Build and Sustain Community / by Tynesia Boyea-Robinson

build and sustain communityOne of my favorite moments in the graphic-novel-turned-movie 300 is when the Spartan Army met up with the Arcadians.  The balding leader, slight of build, accuses King Leonidas of not bringing enough men to fight the impending doom of Xerxes sweeping the then City-States of Greece.  The King harmlessly asks several of the leader’s men, “Arcadian!  What is your profession?” The answers vary from “carpenter” to “blacksmith”. King Leonidas listens.  After a dramatic pause, he turns to his own men and bellows “SPARTANS!!!  What is YOUR profession?”

In accord, with loud voices and shield-banging the Spartans shout,”Ha-roo, HA-Roo, HA-ROO!”    Which even the educated Arcadians translated as   “We. Are. WARRIORS.”

But it is not solely dedication to their trade that leads the Spartans to their bloody battle.  In the movie’s final scene we watch as united Greeks charge the Persian army.  This time, their number far exceeds 300; they are thousands deep and, though still outnumbered, like their odds.

In earlier posts, we highlighted how the values driven entrepreneur has the unique opportunity of being a magnet that unlocks passion and points many towards a common purpose.  Our last value, BUILD AND SUSTAIN COMMUNITYvalues-snowball, is perhaps the most difficult of them all.  Up to this point, every value has served as a guide for the values driven entrepreneur to support the goals of her enterprise.  Yet the truth is, most values driven entrepreneurs are drawn to solve some of the world’s most intractable problems and, in these cases, there is no chance that any one person or entity can do it alone.  Even the Spartan warrior elite, were bolstered by 30,000 other free Greeks in the battle that ultimately ended the Persian invasion and freed Greece. The really big problems— hunger, poverty, the environment—take a community in the truest sense of the word.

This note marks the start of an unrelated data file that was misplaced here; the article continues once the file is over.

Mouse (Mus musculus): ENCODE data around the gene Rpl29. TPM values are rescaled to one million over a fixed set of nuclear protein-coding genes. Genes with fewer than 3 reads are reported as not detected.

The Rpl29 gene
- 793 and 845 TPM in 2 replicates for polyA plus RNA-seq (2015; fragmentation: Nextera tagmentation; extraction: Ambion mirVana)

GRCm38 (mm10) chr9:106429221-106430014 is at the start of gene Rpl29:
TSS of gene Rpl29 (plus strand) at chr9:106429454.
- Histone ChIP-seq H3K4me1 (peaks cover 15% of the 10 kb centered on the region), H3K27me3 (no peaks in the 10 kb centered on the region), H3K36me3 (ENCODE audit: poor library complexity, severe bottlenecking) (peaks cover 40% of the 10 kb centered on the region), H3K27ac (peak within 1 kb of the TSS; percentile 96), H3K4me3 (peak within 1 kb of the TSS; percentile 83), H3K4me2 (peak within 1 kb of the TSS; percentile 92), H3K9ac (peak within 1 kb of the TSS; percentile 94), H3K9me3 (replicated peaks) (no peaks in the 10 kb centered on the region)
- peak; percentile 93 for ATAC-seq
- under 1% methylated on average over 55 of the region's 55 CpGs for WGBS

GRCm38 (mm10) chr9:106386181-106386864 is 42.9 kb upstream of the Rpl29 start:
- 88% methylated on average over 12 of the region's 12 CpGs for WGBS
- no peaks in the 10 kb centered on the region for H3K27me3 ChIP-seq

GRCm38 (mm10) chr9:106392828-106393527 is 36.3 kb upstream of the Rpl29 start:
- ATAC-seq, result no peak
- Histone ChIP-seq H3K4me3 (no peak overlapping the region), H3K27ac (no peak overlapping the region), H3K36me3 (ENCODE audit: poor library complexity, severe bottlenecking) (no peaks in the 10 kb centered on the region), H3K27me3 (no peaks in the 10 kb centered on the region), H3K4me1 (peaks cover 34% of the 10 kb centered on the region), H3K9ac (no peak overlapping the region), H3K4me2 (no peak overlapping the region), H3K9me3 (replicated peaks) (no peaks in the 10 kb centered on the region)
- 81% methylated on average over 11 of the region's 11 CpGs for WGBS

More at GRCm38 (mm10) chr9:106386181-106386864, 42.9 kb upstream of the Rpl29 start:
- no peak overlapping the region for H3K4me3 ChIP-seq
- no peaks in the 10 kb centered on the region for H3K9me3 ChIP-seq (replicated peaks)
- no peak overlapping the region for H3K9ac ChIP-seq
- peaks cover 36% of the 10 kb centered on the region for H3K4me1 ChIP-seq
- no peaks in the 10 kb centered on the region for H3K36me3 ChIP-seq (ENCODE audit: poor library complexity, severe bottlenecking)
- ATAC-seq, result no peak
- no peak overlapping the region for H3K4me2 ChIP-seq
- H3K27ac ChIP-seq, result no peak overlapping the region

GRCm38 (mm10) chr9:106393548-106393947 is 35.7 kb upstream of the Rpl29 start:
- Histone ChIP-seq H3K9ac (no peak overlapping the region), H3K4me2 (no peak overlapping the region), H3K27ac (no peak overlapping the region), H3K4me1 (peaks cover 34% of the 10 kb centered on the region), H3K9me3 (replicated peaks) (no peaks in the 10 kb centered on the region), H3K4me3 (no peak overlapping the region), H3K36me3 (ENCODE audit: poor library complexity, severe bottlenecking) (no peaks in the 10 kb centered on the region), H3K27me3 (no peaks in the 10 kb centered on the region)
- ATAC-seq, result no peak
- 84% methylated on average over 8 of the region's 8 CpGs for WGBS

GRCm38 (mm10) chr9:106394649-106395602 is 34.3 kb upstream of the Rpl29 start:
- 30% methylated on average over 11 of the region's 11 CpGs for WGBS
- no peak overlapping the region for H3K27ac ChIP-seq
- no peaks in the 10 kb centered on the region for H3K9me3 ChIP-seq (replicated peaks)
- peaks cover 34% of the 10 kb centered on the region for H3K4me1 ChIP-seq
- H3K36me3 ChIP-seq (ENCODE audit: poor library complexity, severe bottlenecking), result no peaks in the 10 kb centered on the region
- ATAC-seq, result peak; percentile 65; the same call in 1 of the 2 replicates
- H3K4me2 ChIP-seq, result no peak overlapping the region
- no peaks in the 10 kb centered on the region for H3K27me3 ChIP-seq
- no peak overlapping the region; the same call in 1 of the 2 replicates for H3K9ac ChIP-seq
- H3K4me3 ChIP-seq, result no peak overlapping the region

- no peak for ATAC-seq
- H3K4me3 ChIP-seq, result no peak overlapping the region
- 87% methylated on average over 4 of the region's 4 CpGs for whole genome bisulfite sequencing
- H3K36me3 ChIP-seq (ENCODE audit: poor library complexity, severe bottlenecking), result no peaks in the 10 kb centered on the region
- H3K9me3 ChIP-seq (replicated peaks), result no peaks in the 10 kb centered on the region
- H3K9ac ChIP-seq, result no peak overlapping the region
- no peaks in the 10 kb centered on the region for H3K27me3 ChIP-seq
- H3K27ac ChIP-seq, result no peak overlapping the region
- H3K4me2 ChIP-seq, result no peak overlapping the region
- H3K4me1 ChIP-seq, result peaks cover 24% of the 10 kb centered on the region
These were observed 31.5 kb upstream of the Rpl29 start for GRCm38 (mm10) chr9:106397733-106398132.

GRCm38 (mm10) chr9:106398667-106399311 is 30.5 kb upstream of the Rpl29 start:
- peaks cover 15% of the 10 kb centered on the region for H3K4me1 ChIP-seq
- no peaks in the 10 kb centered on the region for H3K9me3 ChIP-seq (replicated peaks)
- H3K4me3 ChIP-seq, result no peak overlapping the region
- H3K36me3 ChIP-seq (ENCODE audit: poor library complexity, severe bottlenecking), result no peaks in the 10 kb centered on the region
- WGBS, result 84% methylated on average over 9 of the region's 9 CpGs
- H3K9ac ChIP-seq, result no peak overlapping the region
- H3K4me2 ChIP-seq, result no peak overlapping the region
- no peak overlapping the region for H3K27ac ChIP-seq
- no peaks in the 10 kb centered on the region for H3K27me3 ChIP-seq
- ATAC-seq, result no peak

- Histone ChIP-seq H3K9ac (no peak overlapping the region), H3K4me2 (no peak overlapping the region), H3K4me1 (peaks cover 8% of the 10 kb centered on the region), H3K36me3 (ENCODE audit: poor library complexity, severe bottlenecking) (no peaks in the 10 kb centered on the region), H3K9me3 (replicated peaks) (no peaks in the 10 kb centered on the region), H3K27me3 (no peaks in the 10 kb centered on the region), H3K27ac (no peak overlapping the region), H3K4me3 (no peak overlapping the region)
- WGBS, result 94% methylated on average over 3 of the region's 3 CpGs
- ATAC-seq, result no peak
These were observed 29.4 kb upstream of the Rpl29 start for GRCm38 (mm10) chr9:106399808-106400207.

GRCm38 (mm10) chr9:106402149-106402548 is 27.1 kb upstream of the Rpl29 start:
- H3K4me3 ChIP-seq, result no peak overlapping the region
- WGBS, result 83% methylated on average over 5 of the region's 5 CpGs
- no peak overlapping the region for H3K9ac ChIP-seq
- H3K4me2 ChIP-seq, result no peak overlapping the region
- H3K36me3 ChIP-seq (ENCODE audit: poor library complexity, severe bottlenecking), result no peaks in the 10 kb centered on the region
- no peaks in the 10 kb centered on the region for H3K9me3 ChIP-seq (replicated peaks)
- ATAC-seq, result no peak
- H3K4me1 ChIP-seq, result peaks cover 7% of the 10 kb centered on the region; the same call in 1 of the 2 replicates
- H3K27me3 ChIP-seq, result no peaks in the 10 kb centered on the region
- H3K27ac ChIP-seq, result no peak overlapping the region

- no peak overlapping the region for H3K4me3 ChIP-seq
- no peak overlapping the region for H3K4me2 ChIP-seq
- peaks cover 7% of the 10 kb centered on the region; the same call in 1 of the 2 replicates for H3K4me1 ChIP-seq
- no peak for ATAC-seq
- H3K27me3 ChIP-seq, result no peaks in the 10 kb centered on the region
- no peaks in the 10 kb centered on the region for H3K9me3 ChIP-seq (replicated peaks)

Take the Strive Together network, which focuses on cradle to career success in education.  They pioneered the collective impact model, which recognizes that while the world of education may have consultants, schools, foundations, businesses, and others who care and are deeply passionate about fixing the system, the only way to achieve significant outcomes is to channel all those resources in the same direction.  When Jeff Edmondson, CEO of Strive Together, explains this approach, he underscores that it’s not just about moving in the same direction.  It’s the difference between separate boats rowing next to each other (collaboration) versus everyone rowing in the same boat (collective impact).

This basically means that the values driven entrepreneur must not only acknowledge that he is one of many stakeholders that share a common purpose and passion, but also invest his own resources to build and sustain a sense of community amongst these organizations!

collectiveimpactmodelTo understand the efficacy of this approach, think about King Leonidas.  It was absolutely true that his army was head and shoulders above the Arcadian army.  So the real question was, what was he fighting for?  Did he want to live and die knowing that Sparta was the best City-State?  Or did he want to live and die knowing that he and other nations like him deserved freedom from oppression?  If it were the former, he and his men would have achieved their goal with honor when they fell on the battlefield.  Xerxes had been singlehandedly conquering nations effortlessly and no one he and his army faced ever came close to delaying, much less defeating, him before he encountered the 300 Spartan warriors.  But to earn his people’s freedom, King Leonidas had to both believe and invest in those outside the immediate boundaries of his City-State.

If you want to achieve the most impact in service of your passion and purpose, here are a few thoughts to keep in mind.